I started Rooted In Place Landscape Architecture and Consulting in 2012 to take on these sorts of projects. I was fortunate to have amazing clients who believed in the work I aspired to. I was able to get several early childhood and community build projects on the ground. I take a unique approach to all of our projects through a holistic community engagement and place making process. Each project responds to its own distinctive sense of place (ecology, culture, history) and its users. Recently I have been focusing my work on the role of the built environment in public health in terms of how it can impact social-emotional, mental, physical, and even spiritual health.
How do you find work?
Most of our work is through word of mouth. We encourage potential clients to check out our projects. Most come to us not just for the design, but for the process. Some clients will attend one of our Pomegranate trainings and then bring us on to assist in their community projects. Recently we have been partnering with other landscape architecture and design firms on teams for larger projects to help engage communities in the design of healthy outdoor environments for people of all ages and abilities.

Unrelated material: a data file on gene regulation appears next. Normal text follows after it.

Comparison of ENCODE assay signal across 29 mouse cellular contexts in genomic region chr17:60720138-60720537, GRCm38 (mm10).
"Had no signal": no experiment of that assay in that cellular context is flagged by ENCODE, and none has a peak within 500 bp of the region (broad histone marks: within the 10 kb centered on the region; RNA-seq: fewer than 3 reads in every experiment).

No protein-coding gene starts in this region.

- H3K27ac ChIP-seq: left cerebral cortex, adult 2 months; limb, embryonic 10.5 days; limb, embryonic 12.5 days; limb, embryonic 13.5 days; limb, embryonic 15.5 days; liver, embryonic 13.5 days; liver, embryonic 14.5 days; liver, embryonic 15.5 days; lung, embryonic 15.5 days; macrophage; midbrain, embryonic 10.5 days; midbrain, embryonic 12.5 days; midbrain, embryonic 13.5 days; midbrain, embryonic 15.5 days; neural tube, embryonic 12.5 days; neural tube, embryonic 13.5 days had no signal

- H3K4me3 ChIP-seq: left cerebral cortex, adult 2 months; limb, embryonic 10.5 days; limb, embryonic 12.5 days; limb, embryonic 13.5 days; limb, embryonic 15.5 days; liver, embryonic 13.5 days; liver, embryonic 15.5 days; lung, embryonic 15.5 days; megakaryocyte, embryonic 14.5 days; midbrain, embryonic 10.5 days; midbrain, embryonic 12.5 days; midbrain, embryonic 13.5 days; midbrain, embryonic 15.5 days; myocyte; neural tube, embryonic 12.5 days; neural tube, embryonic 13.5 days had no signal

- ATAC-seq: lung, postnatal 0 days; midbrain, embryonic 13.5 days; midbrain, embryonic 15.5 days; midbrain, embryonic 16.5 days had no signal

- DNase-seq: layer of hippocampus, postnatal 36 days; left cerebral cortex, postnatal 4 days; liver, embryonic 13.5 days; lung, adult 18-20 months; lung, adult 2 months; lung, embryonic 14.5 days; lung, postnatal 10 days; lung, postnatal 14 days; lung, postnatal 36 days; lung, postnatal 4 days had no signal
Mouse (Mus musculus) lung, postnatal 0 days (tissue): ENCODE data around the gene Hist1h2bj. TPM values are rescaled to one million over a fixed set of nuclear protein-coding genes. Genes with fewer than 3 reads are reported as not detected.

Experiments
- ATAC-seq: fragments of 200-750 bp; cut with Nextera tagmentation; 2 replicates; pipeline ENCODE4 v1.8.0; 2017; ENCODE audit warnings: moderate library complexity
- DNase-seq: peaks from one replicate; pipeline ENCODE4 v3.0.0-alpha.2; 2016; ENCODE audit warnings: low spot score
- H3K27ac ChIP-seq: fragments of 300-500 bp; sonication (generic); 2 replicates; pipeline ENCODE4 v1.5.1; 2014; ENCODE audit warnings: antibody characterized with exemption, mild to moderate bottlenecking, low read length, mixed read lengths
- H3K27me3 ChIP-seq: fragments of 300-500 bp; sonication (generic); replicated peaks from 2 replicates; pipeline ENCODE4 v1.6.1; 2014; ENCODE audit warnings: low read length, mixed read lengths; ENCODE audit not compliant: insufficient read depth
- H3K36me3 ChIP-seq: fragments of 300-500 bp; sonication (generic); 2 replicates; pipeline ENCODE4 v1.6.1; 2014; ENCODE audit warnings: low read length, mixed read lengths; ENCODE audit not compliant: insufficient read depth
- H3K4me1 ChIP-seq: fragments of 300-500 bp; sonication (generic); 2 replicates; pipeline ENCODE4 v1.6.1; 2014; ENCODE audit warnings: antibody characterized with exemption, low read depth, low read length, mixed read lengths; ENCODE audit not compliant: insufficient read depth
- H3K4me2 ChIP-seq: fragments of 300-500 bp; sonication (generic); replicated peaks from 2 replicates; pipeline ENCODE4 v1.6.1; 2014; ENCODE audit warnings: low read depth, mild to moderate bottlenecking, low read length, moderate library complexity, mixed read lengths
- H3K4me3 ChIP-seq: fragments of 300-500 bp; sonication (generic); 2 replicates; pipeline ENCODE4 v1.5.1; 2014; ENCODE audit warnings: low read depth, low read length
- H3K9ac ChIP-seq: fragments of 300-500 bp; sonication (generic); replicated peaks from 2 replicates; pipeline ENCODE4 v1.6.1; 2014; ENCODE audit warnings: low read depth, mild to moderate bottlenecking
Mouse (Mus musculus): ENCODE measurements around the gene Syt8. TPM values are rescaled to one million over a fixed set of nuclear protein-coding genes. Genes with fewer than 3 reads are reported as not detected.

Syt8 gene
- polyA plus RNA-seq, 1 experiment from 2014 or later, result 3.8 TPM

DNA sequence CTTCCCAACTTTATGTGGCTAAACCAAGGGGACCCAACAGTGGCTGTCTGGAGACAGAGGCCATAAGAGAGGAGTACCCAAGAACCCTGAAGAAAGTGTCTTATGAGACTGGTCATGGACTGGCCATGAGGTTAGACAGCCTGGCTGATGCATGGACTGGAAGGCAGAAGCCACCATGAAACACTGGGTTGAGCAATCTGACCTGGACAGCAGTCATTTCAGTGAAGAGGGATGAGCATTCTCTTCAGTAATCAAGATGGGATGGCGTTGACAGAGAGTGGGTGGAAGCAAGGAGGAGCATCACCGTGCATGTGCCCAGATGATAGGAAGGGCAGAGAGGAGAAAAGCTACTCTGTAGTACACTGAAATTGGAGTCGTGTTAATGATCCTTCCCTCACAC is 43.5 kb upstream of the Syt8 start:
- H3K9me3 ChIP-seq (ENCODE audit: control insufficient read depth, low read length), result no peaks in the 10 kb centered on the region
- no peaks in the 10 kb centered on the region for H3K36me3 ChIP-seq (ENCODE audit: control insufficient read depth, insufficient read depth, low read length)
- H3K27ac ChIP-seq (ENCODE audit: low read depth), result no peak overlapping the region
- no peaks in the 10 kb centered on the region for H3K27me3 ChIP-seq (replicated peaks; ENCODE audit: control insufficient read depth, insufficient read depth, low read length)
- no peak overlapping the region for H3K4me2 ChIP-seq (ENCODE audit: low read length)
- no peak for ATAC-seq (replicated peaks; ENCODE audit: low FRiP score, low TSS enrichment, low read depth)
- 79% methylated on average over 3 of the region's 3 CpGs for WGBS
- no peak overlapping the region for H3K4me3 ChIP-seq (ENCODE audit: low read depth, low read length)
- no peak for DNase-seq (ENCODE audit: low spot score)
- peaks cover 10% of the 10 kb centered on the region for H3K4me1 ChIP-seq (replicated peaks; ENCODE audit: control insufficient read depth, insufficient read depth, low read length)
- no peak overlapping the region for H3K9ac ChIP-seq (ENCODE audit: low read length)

How has your work influenced your world view?
With my experience in facilitation and working within tense communities, I realized how important communication is in building consensus. If we cannot find common ground with our ideas or inspirations, how can peace happen? Also, I believe in the power of community in underserved neighborhoods. I have become increasingly aware of how environmental justice is often denied to the disenfranchised. Lacking buy-in and support from city officials, important public health projects cannot get done. Conversely, in communities with dedicated officials or influential constituents, there is greater success with funding and implementing community based projects. Working with communities on the margins in the design process, we are able to help them organize and work together to effect positive changes and to be heard.
In my mind, the designed environment and public health are interconnected and support social equity and ecological health. It is not just about big parks or destinations, but the importance of our everyday spaces in maintaining a high quality of life.